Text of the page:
Inadequate IRS funding is a threat: IRSAC

The IRS Advisory Council, a federal advisory committee that provides a public forum for discussion of relevant tax administration issues between IRS officials and representatives of the public, sees a danger in chronic underfunding of the agency.

IRSAC made the point in its annual report, which also highlighted the importance of the Taxpayer First Act and opportunities to expand the e-filing and online application process.

The 2020 report includes recommendations on 26 issues, which also include telephone response times for the Practitioner Priority Service and taxpayer digital communications.

Among this year’s major points:

Inadequate IRS funding is a fundamental risk to tax administration.“A tax system rooted in voluntary compliance requires appropriate levels of customer service and enforcement, both of which depend upon adequate and consistent funding,” the report said. “Congressional appropriations provide the vast share of operating funds for the IRS to administer the nation’s tax system, and collect over $3.1 trillion in net revenue.” In fiscal year 2019, more than 80 percent of federal government spending was funded by federal taxes collected by the IRS.

Yet “overall funding for the IRS has decreased roughly 20 percent on an inflation-adjusted basis since FY2010,” added Charles Read, CEO of GetPayroll in Lewisville, Texas, and one of 12 council members whose terms end this year. “The result of these budget reductions since FY 2010 is a 22 percent decline in the number of employees at the agency and a 30 percent decline in the number of employees working in enforcement roles.”

Among IRSAC’s recommendations are advocacy for funding at a level no lower than the FY2010 benchmark adjusted for inflation, or $14.3 billion, or at minimum a level that will provide for a net increase in staffing on a sustained yearly basis; and advocating for consistent or multi-year funding for long-term initiatives, including the customer service strategy, training strategy and business modernization plan.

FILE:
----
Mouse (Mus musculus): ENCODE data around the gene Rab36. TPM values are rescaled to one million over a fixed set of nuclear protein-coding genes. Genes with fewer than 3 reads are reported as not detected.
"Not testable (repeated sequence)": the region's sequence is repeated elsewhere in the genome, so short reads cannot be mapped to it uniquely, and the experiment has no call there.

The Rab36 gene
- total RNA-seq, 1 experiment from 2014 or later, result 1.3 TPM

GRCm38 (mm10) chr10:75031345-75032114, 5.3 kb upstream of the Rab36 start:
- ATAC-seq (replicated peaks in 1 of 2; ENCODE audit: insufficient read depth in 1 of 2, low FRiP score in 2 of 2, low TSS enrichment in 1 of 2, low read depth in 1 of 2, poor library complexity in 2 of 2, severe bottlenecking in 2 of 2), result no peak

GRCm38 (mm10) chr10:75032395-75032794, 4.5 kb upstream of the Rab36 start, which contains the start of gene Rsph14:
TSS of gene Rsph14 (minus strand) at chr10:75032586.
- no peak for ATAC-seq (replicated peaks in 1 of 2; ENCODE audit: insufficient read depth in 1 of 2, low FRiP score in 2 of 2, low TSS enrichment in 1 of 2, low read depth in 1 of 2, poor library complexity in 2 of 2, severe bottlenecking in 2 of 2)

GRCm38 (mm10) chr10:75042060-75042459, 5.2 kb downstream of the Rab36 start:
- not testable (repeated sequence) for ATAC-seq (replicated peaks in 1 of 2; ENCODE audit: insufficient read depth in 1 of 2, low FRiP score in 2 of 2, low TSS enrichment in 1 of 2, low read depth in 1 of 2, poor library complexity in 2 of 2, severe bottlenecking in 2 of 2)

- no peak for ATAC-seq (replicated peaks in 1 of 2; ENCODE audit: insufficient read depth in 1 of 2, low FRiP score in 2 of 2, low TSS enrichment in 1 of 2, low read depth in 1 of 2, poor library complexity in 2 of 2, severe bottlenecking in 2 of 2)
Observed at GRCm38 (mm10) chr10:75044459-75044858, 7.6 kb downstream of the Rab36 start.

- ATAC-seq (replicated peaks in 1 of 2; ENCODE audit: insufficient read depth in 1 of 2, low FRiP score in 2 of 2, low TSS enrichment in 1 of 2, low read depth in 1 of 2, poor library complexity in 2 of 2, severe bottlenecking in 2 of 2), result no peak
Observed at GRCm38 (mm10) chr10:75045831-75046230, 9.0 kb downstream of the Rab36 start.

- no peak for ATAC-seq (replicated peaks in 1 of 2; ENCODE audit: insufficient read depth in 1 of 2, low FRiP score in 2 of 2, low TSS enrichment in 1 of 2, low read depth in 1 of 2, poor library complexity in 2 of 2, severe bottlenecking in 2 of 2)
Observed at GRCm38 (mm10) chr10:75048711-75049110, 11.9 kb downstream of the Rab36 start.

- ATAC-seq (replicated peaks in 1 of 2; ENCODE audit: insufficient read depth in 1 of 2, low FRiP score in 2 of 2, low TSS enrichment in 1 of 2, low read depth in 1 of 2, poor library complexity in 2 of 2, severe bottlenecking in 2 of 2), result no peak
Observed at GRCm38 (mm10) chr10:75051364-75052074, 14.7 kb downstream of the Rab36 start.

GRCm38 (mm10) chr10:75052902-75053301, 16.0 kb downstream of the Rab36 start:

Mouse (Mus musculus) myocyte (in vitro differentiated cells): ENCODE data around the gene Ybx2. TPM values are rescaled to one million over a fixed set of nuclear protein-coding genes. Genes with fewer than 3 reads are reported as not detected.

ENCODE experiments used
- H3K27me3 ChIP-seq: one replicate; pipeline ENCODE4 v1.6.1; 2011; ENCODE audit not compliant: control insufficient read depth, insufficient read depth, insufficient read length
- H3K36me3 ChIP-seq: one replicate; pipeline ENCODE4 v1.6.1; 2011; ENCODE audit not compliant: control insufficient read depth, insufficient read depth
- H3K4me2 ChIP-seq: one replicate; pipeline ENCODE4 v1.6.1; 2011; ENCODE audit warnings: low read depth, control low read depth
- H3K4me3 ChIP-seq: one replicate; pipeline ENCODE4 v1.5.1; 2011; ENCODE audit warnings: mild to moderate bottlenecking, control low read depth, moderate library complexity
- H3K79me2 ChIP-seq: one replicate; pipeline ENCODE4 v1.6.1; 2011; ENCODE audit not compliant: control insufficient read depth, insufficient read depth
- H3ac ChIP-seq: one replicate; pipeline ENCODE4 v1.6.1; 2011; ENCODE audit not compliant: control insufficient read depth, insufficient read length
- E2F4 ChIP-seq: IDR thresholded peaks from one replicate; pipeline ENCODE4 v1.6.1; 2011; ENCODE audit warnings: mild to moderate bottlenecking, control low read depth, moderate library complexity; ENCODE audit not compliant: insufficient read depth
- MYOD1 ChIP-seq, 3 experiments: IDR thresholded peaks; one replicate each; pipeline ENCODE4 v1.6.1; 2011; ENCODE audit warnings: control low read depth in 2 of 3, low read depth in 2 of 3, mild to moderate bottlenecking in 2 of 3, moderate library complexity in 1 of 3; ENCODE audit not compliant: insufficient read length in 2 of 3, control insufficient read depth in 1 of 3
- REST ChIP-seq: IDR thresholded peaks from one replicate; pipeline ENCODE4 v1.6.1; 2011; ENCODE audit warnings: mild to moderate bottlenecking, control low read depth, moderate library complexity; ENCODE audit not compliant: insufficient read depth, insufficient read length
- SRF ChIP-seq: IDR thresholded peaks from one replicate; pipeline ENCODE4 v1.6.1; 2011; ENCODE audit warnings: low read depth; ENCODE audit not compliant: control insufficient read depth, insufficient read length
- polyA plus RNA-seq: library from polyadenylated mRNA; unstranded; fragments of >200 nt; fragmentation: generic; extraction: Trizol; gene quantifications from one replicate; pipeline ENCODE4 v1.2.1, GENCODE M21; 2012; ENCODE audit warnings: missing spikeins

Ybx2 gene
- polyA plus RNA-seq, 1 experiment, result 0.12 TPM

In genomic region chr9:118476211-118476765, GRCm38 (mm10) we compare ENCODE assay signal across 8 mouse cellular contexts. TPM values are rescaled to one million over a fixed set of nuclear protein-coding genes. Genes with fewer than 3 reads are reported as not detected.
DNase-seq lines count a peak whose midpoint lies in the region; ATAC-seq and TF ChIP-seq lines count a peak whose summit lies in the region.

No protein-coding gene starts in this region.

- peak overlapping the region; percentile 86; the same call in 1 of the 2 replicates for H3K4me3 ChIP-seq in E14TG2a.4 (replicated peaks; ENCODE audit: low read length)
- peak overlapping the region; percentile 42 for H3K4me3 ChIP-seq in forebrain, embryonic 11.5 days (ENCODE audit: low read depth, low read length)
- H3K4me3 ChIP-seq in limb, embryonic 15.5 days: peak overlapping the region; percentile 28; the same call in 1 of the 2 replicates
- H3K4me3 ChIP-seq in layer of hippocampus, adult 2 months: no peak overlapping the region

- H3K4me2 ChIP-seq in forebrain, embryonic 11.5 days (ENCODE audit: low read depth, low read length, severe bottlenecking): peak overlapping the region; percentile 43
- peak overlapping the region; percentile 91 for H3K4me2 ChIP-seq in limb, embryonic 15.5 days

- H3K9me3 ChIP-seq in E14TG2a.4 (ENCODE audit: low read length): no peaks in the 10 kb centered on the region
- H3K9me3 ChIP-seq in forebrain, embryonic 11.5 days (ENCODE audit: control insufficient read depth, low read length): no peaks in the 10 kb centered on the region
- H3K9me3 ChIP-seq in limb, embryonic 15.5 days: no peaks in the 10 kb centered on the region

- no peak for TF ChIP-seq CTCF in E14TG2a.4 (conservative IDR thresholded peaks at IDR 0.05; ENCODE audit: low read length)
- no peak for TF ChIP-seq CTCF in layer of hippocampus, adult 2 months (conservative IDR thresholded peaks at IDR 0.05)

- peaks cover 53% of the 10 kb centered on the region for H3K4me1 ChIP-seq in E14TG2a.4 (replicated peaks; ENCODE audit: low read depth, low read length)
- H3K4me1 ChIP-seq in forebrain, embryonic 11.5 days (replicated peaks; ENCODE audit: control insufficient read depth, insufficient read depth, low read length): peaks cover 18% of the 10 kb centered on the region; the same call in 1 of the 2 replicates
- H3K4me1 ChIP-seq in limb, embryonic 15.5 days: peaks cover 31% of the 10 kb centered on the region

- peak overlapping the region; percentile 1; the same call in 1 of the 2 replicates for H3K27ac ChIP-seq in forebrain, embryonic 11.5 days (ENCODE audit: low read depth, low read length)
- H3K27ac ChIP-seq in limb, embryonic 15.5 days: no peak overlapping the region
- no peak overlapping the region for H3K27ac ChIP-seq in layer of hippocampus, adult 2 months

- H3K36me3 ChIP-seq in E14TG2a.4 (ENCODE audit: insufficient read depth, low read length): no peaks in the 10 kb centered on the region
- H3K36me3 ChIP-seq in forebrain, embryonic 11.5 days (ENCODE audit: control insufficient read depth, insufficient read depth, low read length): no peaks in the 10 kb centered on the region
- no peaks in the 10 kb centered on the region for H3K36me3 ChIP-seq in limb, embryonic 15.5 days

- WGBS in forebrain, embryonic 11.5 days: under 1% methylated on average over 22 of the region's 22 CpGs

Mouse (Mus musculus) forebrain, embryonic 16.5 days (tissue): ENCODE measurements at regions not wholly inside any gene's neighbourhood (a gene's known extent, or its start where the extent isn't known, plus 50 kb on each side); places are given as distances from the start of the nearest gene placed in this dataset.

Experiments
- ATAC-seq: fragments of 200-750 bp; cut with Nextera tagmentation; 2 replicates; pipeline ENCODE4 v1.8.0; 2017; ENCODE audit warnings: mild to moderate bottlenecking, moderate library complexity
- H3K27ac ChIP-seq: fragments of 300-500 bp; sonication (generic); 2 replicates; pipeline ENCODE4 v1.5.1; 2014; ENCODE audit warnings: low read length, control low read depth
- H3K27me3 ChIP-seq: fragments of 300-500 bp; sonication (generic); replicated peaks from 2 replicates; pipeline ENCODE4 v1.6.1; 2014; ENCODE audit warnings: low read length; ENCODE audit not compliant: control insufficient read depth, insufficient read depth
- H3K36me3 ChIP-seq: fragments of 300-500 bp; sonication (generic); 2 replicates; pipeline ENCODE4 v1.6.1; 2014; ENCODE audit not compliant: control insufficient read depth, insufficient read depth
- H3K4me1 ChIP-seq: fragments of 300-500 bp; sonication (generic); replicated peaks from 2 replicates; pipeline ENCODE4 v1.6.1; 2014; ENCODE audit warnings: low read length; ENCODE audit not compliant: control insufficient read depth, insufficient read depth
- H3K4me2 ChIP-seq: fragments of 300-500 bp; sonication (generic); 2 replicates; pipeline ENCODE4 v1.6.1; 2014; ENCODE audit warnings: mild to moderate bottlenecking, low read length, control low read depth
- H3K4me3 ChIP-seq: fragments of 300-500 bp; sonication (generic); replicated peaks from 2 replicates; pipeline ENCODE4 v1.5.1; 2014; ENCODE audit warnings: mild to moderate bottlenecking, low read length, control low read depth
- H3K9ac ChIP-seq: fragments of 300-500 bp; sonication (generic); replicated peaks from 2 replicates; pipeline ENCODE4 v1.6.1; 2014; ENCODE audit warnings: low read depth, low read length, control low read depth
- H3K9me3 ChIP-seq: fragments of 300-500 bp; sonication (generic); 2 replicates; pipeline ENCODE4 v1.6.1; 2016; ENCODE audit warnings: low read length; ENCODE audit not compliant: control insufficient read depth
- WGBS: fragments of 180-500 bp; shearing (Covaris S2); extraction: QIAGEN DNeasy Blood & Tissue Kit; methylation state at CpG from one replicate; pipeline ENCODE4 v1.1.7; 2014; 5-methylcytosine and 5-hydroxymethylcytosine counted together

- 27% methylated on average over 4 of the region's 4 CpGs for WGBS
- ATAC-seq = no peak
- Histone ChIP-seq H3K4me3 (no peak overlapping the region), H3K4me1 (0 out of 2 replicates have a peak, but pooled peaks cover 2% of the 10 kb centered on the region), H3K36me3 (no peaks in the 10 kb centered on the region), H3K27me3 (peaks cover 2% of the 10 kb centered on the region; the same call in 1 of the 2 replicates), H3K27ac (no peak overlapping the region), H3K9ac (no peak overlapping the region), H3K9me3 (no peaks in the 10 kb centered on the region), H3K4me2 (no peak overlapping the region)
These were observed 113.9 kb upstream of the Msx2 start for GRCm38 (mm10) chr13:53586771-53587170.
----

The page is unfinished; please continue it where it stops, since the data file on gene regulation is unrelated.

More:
The Taxpayer First Act should inform IRS operations. Following the “welcome recognition by Congress of the value of the IRS” and the agency’s extraordinary measures to keep functioning during the pandemic, the Taxpayer First Act Office is recommending a 10-year plan of outreach to and education of taxpayers, expanded digital services, reaching underserved communities and streamlining the taxpayer customer-service experience with the IRS, among other initiatives.

IRSAC generally agreed with the TFAO recommendations and further recommended expanding taxpayer pandemic relief and expediting consideration of penalty abatement requests, among other recommendations.

The IRS building in Washington, D.C.

Pamela Au/wingedwolf – Fotolia

Expand the e-filing and online application process. “The IRS has been gradually expanding electronic filing of returns, applications and other documents,” the report reads. “While the IRSAC applauds these efforts, the COVID-19 pandemic has clearly demonstrated the need to accelerate this.”

The council recommended further digitizing of forms; the report provides a partial list. “Some of them will be of great value to accountants when available in digitized form,” Read said.

Among fully and partially implemented recommendations from IRSAC’s 2019 report are consideration of enabling e-signatures on key forms, continuing refinement of the application of first-time penalty abatement under some circumstances, and placement of clarified guidance related to Sec. 199A qualified business income on

“If history is any indication, many of the recommendations of IRSAC will be implemented in the coming years,” Read said.

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